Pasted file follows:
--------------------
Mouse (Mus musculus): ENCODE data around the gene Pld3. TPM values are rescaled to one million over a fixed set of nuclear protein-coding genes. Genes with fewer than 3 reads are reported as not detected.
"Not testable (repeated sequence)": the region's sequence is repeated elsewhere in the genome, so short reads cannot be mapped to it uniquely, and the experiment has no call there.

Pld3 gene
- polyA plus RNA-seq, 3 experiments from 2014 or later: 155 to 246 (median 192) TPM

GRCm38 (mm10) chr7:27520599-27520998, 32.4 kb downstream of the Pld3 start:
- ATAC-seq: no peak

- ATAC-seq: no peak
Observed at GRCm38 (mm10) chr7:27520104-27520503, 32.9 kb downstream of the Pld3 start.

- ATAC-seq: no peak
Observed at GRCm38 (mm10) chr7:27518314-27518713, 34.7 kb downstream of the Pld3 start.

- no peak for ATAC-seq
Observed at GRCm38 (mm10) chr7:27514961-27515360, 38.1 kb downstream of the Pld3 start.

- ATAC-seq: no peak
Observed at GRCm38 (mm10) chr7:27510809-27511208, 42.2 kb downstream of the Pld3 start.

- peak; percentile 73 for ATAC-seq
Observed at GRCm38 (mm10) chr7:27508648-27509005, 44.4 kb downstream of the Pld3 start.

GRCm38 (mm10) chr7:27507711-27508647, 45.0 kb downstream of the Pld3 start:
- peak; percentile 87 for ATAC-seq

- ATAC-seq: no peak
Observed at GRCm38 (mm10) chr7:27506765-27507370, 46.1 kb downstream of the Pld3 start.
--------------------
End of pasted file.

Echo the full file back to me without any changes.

Mouse (Mus musculus): ENCODE data around the gene Pld3. TPM values are rescaled to one million over a fixed set of nuclear protein-coding genes. Genes with fewer than 3 reads are reported as not detected.
"Not testable (repeated sequence)": the region's sequence is repeated elsewhere in the genome, so short reads cannot be mapped to it uniquely, and the experiment has no call there.

Pld3 gene
- polyA plus RNA-seq, 3 experiments from 2014 or later: 155 to 246 (median 192) TPM

GRCm38 (mm10) chr7:27520599-27520998, 32.4 kb downstream of the Pld3 start:
- ATAC-seq: no peak

- ATAC-seq: no peak
Observed at GRCm38 (mm10) chr7:27520104-27520503, 32.9 kb downstream of the Pld3 start.

- ATAC-seq: no peak
Observed at GRCm38 (mm10) chr7:27518314-27518713, 34.7 kb downstream of the Pld3 start.

- no peak for ATAC-seq
Observed at GRCm38 (mm10) chr7:27514961-27515360, 38.1 kb downstream of the Pld3 start.

- ATAC-seq: no peak
Observed at GRCm38 (mm10) chr7:27510809-27511208, 42.2 kb downstream of the Pld3 start.

- peak; percentile 73 for ATAC-seq
Observed at GRCm38 (mm10) chr7:27508648-27509005, 44.4 kb downstream of the Pld3 start.

GRCm38 (mm10) chr7:27507711-27508647, 45.0 kb downstream of the Pld3 start:
- peak; percentile 87 for ATAC-seq

- ATAC-seq: no peak
Observed at GRCm38 (mm10) chr7:27506765-27507370, 46.1 kb downstream of the Pld3 start.